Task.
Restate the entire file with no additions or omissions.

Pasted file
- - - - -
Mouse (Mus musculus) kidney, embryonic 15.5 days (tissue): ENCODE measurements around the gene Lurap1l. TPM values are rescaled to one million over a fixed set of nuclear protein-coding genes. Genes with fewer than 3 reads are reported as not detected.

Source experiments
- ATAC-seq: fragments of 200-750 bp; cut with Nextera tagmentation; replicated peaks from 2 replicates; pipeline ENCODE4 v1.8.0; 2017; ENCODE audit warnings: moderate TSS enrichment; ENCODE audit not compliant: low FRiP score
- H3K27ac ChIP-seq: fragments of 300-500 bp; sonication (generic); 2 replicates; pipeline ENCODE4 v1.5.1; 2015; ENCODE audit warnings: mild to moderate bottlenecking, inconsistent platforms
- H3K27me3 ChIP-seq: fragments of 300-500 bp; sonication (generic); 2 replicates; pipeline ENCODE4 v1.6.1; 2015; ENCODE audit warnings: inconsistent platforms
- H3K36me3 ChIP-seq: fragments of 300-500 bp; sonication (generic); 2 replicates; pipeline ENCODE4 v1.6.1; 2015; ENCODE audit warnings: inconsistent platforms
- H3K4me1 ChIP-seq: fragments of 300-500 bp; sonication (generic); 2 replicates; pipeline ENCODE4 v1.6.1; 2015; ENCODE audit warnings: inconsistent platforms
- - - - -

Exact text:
Mouse (Mus musculus) kidney, embryonic 15.5 days (tissue): ENCODE measurements around the gene Lurap1l. TPM values are rescaled to one million over a fixed set of nuclear protein-coding genes. Genes with fewer than 3 reads are reported as not detected.

Source experiments
- ATAC-seq: fragments of 200-750 bp; cut with Nextera tagmentation; replicated peaks from 2 replicates; pipeline ENCODE4 v1.8.0; 2017; ENCODE audit warnings: moderate TSS enrichment; ENCODE audit not compliant: low FRiP score
- H3K27ac ChIP-seq: fragments of 300-500 bp; sonication (generic); 2 replicates; pipeline ENCODE4 v1.5.1; 2015; ENCODE audit warnings: mild to moderate bottlenecking, inconsistent platforms
- H3K27me3 ChIP-seq: fragments of 300-500 bp; sonication (generic); 2 replicates; pipeline ENCODE4 v1.6.1; 2015; ENCODE audit warnings: inconsistent platforms
- H3K36me3 ChIP-seq: fragments of 300-500 bp; sonication (generic); 2 replicates; pipeline ENCODE4 v1.6.1; 2015; ENCODE audit warnings: inconsistent platforms
- H3K4me1 ChIP-seq: fragments of 300-500 bp; sonication (generic); 2 replicates; pipeline ENCODE4 v1.6.1; 2015; ENCODE audit warnings: inconsistent platforms